Nov

28

Posted by : Brian | On : November 28, 2012

Can you be for and against something?

Well, sort of… I’ll give you an example first before I explain.
I am in favor of legalizing marijuana, but I am against the use of marijuana.
When I put my politics hat on, I consider myself to lean heavily to the libertarian mindset. For those of you unaware of what libertarianism is, it can be summed up with: Everything should be legal up to the point that it causes others harm. In the case of marijuana, or any drug for that matter, if it does me no harm, I don’t think there should be a law against it.
Now when I switch over and put my moral hat on (I am in no way suggesting that you can’t wear both hats at the same time), I am extremely anti-drugs. I believe they are harmful for the body and they don’t have any benefit to them (this is not always the case as there is much research on the benefits of cannabis in cancer patients and other medical conditions. I am more speaking in terms of recreational use).
So is this hypocrisy speaking? Can I say that I am against something, and vote opposite that belief?
I’ll get even more controversial and bring religion into this:
I was raised with the notion (and many friends still believe this) that since this nation was founded on Christian principles that we are a Christian nation. Because of that, we should make laws against immoral things. Well, should we?
I direct your attention to the 1st amendment:
Congress shall make no law respecting an establishment of religion, or prohibiting the free exercise thereof; or abridging the freedom of speech, or of the press; or the right of the people peaceably to assemble, and to petition the Government for a redress of grievances.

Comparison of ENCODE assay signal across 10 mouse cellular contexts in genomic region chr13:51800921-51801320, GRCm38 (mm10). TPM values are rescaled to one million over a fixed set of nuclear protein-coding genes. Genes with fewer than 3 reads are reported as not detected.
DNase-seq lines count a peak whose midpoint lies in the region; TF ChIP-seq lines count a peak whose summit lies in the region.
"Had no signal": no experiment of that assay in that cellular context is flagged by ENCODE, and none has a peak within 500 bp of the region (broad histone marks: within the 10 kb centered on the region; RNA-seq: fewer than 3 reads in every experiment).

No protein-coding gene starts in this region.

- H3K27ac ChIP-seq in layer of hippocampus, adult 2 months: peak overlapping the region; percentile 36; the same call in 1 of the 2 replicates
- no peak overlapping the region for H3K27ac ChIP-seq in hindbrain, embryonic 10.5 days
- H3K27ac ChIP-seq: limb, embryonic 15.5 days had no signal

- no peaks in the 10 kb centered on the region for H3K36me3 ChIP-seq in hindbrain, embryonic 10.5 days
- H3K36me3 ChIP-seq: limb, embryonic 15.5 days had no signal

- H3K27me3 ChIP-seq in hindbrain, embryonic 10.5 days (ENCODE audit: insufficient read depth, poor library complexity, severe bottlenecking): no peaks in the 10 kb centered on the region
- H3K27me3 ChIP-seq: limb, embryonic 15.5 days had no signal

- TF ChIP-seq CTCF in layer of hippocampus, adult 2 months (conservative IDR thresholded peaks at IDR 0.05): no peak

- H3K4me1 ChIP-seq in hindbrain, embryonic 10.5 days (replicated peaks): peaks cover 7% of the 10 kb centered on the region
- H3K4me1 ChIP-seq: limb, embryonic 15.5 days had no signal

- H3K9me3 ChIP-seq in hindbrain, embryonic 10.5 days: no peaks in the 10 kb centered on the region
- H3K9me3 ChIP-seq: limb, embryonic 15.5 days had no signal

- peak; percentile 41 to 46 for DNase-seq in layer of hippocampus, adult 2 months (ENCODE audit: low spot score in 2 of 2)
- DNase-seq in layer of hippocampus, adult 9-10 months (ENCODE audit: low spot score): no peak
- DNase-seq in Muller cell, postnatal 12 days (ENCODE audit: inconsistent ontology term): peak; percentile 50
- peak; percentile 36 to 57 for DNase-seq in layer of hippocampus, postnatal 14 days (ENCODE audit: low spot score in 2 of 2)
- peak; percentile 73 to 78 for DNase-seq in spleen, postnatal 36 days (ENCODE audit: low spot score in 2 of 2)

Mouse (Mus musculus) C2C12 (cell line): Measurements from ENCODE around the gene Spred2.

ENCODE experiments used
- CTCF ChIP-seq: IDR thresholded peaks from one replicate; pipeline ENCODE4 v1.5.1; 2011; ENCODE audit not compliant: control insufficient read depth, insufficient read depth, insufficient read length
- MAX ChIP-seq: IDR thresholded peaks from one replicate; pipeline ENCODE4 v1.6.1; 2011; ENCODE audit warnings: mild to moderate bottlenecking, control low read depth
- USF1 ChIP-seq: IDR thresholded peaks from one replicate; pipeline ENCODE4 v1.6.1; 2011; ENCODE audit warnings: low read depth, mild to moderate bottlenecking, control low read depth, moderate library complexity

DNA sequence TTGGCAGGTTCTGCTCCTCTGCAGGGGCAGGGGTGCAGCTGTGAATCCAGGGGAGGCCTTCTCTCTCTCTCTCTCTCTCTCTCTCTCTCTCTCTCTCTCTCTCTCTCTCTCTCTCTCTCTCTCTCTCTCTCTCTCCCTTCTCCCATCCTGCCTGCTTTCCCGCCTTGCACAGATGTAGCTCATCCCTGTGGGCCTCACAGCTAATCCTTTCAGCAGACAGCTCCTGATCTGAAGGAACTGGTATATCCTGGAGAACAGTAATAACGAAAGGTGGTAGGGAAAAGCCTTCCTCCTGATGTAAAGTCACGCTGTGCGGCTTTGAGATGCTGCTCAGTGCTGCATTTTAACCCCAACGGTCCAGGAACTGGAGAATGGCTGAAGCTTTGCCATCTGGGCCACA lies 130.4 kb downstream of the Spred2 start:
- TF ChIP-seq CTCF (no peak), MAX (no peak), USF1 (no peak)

I find it interesting that the amendment starts out with religion first. And why doesn’t it establish one if it was founded on Christian principles? Wouldn’t we be out of this dilemma if the founding fathers just said that we are a Christian nation and our laws will be based off of the Bible?
 
Think of how dangerous it is to have a government dictating what religion you must or mustn’t be. In order for me to have the freedom to worship in the manner that I choose and I believe to be truth, I must afford that same right to others. 
 
So while I will politically argue for individual citizens to have the freedom to do whatever they want as long as it doesn’t harm others, I will simultaneously encourage people not to exercise those freedoms for moral and religious reasons.
 
To state my argument much more eloquently, here’s one of Ron Paul’s best debate answers (in my opinion) about this:
 



I’m sure there’s a lot of differing views on this, feel free to comment and I have no problem discussing it (In fact, I enjoy it).